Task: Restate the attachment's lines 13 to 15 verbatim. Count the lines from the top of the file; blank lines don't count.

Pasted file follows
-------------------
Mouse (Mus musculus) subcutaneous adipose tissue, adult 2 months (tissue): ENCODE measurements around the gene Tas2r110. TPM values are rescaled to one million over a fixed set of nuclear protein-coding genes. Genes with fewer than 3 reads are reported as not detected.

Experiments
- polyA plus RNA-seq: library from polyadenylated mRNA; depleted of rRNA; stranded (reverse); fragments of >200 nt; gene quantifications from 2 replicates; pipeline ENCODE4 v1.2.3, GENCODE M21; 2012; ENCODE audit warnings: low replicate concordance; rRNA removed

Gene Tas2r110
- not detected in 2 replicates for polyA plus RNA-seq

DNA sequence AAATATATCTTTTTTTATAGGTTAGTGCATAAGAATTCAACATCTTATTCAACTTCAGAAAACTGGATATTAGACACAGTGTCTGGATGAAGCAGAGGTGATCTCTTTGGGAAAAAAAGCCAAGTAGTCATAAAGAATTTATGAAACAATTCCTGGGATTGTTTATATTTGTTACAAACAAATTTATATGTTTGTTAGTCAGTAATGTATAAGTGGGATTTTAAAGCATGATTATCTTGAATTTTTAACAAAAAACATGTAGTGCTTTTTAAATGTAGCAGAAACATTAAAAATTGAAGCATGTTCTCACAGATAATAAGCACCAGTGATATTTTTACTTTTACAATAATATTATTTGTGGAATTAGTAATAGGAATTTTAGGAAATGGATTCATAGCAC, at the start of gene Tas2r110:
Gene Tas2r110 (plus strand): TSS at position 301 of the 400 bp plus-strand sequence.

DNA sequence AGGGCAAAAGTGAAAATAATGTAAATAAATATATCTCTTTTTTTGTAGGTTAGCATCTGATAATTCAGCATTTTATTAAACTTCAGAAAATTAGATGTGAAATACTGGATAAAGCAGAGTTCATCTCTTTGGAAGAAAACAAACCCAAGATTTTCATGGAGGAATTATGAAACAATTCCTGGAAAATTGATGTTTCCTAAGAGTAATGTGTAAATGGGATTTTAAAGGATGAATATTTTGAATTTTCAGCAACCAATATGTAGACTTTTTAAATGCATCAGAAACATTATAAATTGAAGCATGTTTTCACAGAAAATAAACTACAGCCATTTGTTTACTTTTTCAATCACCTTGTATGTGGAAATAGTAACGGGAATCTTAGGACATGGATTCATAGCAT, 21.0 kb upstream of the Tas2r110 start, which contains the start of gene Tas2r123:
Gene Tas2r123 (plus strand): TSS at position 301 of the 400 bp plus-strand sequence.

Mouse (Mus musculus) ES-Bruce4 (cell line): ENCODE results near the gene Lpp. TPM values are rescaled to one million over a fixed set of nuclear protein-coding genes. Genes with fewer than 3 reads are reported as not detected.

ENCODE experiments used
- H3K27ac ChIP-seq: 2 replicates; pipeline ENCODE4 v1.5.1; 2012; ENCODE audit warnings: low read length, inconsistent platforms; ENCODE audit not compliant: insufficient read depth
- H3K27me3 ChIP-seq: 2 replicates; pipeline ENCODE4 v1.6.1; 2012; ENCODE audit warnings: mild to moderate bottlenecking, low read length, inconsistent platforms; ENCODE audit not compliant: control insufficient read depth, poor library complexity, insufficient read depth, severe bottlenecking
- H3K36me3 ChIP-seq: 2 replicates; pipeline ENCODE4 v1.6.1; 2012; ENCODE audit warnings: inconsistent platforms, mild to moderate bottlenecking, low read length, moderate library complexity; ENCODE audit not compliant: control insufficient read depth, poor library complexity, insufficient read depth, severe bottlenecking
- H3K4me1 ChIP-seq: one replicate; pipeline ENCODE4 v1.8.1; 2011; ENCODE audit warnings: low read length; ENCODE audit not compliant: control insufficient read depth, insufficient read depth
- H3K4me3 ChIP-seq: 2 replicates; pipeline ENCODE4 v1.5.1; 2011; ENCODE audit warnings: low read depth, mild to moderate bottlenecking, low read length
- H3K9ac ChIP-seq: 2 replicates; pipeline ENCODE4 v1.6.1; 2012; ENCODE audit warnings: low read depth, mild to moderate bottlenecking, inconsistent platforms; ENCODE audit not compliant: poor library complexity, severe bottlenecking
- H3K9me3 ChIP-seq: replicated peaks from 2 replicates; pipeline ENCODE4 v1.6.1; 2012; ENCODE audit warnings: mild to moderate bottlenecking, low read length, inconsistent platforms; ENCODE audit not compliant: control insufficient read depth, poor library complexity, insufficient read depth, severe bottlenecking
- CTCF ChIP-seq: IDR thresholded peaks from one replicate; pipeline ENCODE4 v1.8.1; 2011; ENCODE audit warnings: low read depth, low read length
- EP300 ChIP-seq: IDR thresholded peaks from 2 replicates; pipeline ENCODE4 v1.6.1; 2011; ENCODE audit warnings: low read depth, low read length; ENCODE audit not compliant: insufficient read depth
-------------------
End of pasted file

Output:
- H3K27me3 ChIP-seq: 2 replicates; pipeline ENCODE4 v1.6.1; 2012; ENCODE audit warnings: mild to moderate bottlenecking, low read length, inconsistent platforms; ENCODE audit not compliant: control insufficient read depth, poor library complexity, insufficient read depth, severe bottlenecking
- H3K36me3 ChIP-seq: 2 replicates; pipeline ENCODE4 v1.6.1; 2012; ENCODE audit warnings: inconsistent platforms, mild to moderate bottlenecking, low read length, moderate library complexity; ENCODE audit not compliant: control insufficient read depth, poor library complexity, insufficient read depth, severe bottlenecking
- H3K4me1 ChIP-seq: one replicate; pipeline ENCODE4 v1.8.1; 2011; ENCODE audit warnings: low read length; ENCODE audit not compliant: control insufficient read depth, insufficient read depth